Crew member Prime Primeson, reviewer for the USCSS Stupidly Epic - final log entry:
Alien Isolation is the latest entry in the video-game related "Alien" series based on the movie franchise of the same name. Preceded by the universally panned Aliens: Colonial Marines, specifically due to the game not looking or feeling like anything that they had presented during their press conferences and it was filled with bugs and glitches - considered an extremely unpolished title by nearly all of the gaming world.
Let me just ease your fears by saying this up front - Alien Isolation is most likely going to be my game of the year. It's not a perfect game, it has some problems I'll nitpick in a second but the overall package is a fantastic, tension-filled space survival horror. It has things in common with the also fantastic Dead Space (and the game even has a little nod to that series if you look hard enough) namely that the protagonist, Amanda Ripley (daughter of Ellen Ripley, the movie series lead) is an engineer, someone who is good with fixing machines and making bespoke items of use like noisemakers, health kits and EMP mines.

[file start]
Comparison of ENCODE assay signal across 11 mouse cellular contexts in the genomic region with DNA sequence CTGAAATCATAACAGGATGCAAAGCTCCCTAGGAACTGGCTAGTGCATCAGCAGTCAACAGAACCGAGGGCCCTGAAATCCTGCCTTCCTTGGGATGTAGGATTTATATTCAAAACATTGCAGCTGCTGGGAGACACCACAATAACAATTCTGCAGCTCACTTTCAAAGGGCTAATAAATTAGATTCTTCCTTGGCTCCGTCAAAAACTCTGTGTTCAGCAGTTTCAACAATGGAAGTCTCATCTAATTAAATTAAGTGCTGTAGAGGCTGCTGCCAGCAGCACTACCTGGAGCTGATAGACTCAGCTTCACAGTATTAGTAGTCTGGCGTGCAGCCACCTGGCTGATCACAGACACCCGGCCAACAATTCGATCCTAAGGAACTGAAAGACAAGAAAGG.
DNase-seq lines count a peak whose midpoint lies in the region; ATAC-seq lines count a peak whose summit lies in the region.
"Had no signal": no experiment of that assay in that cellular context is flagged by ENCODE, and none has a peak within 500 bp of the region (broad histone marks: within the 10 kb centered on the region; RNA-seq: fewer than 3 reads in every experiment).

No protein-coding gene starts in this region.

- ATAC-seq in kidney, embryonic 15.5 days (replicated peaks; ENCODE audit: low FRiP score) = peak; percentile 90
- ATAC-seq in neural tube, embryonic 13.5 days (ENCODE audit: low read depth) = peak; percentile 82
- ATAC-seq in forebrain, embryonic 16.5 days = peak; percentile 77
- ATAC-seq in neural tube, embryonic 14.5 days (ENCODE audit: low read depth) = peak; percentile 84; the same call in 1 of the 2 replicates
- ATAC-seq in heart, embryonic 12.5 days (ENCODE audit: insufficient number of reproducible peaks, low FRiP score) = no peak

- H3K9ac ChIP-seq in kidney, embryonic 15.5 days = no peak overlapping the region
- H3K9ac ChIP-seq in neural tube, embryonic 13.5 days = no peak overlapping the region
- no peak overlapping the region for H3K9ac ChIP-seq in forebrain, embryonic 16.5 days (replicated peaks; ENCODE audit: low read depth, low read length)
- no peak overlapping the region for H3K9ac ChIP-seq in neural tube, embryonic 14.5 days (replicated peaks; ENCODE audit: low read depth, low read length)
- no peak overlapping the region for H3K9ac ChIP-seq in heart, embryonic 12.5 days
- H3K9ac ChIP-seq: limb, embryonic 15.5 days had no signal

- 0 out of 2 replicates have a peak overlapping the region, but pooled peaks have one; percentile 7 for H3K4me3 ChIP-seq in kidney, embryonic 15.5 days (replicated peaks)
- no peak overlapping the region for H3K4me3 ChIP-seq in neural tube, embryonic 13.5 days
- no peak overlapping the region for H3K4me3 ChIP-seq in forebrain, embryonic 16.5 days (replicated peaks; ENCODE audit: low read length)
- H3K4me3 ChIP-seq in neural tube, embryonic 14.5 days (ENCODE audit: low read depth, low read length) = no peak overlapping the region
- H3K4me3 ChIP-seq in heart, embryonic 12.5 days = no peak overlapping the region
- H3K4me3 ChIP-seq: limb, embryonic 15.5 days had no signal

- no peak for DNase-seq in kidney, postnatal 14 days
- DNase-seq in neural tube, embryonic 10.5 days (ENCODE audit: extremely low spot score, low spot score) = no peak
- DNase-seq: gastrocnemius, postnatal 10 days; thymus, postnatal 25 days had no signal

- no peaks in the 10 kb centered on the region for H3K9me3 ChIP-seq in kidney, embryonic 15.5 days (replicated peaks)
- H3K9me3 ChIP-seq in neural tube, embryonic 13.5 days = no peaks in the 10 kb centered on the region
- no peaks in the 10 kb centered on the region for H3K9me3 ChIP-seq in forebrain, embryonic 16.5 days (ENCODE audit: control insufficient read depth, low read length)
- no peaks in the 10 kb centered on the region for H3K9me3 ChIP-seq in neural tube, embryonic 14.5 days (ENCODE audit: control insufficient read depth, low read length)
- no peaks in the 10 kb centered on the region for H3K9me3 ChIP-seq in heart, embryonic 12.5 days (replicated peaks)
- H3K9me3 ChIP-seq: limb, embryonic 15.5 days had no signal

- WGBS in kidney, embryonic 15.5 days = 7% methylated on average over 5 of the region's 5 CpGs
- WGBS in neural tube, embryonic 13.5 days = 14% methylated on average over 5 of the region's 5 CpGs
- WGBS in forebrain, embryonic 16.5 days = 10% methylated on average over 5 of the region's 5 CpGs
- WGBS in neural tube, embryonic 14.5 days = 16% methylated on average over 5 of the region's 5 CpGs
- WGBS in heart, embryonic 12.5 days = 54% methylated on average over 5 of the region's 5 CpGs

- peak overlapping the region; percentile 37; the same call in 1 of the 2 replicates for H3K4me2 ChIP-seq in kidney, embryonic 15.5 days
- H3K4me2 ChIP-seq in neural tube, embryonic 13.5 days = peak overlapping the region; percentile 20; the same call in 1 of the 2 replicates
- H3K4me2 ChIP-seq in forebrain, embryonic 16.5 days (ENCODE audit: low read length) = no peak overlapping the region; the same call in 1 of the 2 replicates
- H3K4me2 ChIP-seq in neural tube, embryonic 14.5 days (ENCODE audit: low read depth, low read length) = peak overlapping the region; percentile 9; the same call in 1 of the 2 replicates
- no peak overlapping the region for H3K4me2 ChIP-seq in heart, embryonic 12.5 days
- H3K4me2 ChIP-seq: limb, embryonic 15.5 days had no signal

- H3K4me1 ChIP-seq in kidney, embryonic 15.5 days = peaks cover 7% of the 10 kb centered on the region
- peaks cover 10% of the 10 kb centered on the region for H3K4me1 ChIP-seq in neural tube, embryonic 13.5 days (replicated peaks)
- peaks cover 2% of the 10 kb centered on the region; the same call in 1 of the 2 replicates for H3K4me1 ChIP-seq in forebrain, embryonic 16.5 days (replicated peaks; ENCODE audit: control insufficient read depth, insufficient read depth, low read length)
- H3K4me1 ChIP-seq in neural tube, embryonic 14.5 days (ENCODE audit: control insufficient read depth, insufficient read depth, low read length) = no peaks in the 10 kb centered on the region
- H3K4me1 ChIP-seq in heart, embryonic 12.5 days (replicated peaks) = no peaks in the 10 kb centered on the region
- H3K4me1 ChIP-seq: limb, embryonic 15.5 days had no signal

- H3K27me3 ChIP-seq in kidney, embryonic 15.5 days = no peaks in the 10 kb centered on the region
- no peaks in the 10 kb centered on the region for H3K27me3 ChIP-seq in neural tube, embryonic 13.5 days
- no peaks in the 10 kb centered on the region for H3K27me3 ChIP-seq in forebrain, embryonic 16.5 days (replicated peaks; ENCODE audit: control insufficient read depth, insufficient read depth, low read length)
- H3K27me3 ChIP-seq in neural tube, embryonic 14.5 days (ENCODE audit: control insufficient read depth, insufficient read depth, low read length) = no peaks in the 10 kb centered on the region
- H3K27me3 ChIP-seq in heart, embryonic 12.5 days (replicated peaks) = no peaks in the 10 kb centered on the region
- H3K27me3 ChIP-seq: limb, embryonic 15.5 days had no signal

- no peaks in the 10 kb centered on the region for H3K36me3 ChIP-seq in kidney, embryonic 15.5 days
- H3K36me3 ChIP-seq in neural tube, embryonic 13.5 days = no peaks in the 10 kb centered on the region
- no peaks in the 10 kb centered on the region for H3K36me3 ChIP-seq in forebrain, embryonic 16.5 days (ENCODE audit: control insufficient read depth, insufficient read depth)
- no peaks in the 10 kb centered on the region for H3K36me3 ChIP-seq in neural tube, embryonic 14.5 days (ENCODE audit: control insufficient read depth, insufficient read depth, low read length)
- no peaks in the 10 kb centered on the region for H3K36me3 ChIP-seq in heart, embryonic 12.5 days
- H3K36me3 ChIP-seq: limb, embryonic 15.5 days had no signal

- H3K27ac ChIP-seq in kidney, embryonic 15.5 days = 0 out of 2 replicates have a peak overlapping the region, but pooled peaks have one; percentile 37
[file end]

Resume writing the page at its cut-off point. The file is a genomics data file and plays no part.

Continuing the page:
So before I gush about the game, I feel like I must address some of the issues I felt with it. The game's cutscenes for one; they seem to chug along at a way lower frame rate when compared to playing the game. I have no idea why this could be, it doesn't feel like it was some kind of artistic decision to run at a more old-school cinematic frame rate, it feels like the cutscene programming was done by someone who had no clue on how to make their code efficient. I feel this way because of its inconsistency. When there's a lot of character movement it chugs like mad, but get a close up of someone speaking and it looks a bit smoother - but again, it's very inconsistent. Not only that but the game's lip synching in-game isn't very good. When you have PS2 games like Metal Gear Solid 2 that look just as good (if not, a bit better) you know you need to fire that facial animator. It just makes the characters look a bit lifeless. A game's character lineup like Silent Hill 2 for example not only has characters that feel real and alive, but a world around them that seems to be physical and really there too. Alien Isolation's human NPCs and even Amanda herself seem to have little to no presence, no physicality. I don't think anything even cast a shadow - Amanda certainly didn't and she didn't even have a reflection when picking up and looking into a space helmet. RayG said she must be a vampire or something... The androids and the Alien itself - They're utterly awesome though!